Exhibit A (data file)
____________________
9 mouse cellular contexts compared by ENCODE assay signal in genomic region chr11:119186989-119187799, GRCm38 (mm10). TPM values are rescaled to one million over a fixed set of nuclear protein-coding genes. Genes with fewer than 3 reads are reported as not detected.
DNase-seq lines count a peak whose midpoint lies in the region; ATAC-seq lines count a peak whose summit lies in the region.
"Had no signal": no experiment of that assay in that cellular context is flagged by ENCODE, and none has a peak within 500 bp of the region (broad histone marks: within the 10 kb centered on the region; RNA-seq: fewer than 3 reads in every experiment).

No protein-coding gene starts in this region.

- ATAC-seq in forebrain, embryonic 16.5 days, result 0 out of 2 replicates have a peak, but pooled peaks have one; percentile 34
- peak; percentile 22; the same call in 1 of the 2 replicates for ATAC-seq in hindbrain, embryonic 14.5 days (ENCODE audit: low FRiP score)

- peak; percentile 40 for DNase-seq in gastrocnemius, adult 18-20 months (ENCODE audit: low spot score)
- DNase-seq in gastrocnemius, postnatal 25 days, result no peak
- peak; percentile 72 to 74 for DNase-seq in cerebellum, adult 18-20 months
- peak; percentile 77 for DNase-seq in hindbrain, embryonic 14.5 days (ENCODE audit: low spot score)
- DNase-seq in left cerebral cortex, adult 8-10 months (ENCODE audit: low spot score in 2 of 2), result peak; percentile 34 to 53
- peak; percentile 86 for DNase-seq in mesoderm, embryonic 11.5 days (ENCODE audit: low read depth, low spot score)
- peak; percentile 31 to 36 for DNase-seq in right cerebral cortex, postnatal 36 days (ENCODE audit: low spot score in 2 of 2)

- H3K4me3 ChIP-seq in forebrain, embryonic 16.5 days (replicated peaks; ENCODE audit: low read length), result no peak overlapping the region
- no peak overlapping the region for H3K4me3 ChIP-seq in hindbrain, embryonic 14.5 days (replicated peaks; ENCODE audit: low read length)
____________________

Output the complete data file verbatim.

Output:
9 mouse cellular contexts compared by ENCODE assay signal in genomic region chr11:119186989-119187799, GRCm38 (mm10). TPM values are rescaled to one million over a fixed set of nuclear protein-coding genes. Genes with fewer than 3 reads are reported as not detected.
DNase-seq lines count a peak whose midpoint lies in the region; ATAC-seq lines count a peak whose summit lies in the region.
"Had no signal": no experiment of that assay in that cellular context is flagged by ENCODE, and none has a peak within 500 bp of the region (broad histone marks: within the 10 kb centered on the region; RNA-seq: fewer than 3 reads in every experiment).

No protein-coding gene starts in this region.

- ATAC-seq in forebrain, embryonic 16.5 days, result 0 out of 2 replicates have a peak, but pooled peaks have one; percentile 34
- peak; percentile 22; the same call in 1 of the 2 replicates for ATAC-seq in hindbrain, embryonic 14.5 days (ENCODE audit: low FRiP score)

- peak; percentile 40 for DNase-seq in gastrocnemius, adult 18-20 months (ENCODE audit: low spot score)
- DNase-seq in gastrocnemius, postnatal 25 days, result no peak
- peak; percentile 72 to 74 for DNase-seq in cerebellum, adult 18-20 months
- peak; percentile 77 for DNase-seq in hindbrain, embryonic 14.5 days (ENCODE audit: low spot score)
- DNase-seq in left cerebral cortex, adult 8-10 months (ENCODE audit: low spot score in 2 of 2), result peak; percentile 34 to 53
- peak; percentile 86 for DNase-seq in mesoderm, embryonic 11.5 days (ENCODE audit: low read depth, low spot score)
- peak; percentile 31 to 36 for DNase-seq in right cerebral cortex, postnatal 36 days (ENCODE audit: low spot score in 2 of 2)

- H3K4me3 ChIP-seq in forebrain, embryonic 16.5 days (replicated peaks; ENCODE audit: low read length), result no peak overlapping the region
- no peak overlapping the region for H3K4me3 ChIP-seq in hindbrain, embryonic 14.5 days (replicated peaks; ENCODE audit: low read length)